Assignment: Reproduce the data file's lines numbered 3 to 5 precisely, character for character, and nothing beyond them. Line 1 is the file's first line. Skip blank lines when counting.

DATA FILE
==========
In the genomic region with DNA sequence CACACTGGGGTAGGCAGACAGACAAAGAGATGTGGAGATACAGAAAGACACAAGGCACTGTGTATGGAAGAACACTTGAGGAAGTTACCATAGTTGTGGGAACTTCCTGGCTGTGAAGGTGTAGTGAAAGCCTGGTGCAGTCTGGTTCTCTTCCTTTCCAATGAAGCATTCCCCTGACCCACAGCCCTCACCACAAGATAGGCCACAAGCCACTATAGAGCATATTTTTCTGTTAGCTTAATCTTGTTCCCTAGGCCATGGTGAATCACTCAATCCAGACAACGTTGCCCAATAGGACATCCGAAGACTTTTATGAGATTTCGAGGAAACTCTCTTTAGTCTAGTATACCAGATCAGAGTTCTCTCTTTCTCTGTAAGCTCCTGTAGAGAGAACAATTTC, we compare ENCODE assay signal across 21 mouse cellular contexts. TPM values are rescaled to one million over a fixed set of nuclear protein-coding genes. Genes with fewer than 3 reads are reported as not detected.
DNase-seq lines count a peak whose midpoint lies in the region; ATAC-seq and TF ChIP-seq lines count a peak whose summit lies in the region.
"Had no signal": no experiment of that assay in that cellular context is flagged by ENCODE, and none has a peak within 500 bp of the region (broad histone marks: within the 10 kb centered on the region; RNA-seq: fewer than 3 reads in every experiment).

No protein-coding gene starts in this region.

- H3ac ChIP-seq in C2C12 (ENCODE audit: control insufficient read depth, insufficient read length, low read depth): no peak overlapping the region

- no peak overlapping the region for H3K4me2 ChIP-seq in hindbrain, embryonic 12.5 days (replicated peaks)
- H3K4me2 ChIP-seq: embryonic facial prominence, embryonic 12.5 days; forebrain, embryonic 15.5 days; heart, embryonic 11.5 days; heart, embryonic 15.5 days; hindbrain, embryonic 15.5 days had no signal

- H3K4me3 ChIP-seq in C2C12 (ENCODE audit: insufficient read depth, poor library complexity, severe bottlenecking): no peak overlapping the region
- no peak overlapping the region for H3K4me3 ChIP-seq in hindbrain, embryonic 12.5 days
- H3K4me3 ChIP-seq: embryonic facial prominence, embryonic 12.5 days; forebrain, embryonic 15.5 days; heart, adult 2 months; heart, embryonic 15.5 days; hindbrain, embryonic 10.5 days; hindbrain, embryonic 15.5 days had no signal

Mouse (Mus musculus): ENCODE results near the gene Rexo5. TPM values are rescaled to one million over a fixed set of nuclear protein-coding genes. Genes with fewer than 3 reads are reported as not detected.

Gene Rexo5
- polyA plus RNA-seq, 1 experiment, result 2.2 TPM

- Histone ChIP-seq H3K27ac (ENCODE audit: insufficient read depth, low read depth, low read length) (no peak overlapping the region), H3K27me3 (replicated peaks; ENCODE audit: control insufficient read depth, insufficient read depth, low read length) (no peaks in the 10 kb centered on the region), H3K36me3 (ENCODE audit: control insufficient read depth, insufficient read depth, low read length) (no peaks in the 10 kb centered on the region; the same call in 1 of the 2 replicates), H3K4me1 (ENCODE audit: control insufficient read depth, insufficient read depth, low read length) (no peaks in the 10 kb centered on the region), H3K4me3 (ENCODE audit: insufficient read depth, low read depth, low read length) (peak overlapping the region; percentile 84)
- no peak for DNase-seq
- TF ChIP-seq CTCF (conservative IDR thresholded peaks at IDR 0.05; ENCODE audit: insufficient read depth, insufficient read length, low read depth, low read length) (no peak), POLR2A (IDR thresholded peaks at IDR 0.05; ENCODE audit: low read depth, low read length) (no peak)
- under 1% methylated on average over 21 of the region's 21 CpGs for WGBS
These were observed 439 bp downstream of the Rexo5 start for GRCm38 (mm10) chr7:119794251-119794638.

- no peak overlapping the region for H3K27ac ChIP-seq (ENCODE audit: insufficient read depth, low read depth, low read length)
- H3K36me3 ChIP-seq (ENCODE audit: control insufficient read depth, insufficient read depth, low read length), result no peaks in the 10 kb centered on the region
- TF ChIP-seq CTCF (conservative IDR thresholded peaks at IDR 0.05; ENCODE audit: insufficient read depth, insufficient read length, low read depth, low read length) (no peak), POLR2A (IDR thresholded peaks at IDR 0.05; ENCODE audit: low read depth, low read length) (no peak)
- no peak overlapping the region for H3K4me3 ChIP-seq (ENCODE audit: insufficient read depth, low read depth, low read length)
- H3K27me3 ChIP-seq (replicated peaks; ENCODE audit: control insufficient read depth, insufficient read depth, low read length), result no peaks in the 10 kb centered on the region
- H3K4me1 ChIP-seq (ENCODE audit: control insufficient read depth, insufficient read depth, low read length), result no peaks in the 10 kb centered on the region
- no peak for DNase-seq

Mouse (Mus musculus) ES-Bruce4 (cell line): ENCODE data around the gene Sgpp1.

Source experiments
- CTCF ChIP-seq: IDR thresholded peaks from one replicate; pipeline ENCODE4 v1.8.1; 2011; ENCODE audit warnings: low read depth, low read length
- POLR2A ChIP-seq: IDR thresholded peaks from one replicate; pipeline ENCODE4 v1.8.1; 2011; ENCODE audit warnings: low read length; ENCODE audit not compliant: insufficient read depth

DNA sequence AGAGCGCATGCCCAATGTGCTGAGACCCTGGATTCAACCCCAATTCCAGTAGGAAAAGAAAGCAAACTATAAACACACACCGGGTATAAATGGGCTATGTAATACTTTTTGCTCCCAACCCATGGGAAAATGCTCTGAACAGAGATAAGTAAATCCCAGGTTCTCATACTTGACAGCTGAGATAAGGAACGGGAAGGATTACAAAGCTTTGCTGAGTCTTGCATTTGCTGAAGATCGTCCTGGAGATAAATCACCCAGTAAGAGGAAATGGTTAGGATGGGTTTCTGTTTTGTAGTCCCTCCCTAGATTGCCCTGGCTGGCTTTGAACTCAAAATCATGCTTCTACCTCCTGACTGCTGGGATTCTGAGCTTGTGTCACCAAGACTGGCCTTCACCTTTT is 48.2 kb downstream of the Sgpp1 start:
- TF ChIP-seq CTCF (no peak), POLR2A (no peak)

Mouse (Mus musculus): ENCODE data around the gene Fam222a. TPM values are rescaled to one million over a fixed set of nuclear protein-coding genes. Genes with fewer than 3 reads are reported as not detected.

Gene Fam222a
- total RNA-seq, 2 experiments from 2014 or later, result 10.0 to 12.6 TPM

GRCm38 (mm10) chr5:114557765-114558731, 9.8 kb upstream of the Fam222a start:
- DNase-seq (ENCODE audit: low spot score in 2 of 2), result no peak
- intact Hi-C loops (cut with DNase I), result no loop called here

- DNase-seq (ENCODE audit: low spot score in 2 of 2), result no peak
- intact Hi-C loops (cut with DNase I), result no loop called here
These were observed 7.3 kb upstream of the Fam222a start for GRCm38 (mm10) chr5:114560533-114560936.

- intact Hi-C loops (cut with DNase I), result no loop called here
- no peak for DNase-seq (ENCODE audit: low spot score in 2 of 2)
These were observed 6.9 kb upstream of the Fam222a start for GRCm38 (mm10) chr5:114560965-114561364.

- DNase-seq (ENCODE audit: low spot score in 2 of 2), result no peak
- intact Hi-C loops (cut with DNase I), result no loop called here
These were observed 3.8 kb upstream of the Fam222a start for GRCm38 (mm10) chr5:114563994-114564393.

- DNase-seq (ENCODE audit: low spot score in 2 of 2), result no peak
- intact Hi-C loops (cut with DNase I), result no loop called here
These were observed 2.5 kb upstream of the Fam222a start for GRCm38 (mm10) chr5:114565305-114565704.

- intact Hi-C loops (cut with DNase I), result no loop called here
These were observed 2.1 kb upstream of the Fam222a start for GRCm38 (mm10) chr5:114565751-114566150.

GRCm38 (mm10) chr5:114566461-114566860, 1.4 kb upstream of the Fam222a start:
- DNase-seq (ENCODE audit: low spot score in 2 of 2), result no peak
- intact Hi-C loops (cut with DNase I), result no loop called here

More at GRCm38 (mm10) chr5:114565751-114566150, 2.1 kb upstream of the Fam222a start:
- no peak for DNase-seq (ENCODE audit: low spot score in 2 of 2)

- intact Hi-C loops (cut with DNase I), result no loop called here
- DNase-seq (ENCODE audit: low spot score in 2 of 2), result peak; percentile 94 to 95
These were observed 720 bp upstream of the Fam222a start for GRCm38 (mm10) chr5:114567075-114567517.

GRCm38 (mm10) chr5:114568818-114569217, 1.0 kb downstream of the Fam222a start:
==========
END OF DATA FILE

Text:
"Had no signal": no experiment of that assay in that cellular context is flagged by ENCODE, and none has a peak within 500 bp of the region (broad histone marks: within the 10 kb centered on the region; RNA-seq: fewer than 3 reads in every experiment).

No protein-coding gene starts in this region.

- H3ac ChIP-seq in C2C12 (ENCODE audit: control insufficient read depth, insufficient read length, low read depth): no peak overlapping the region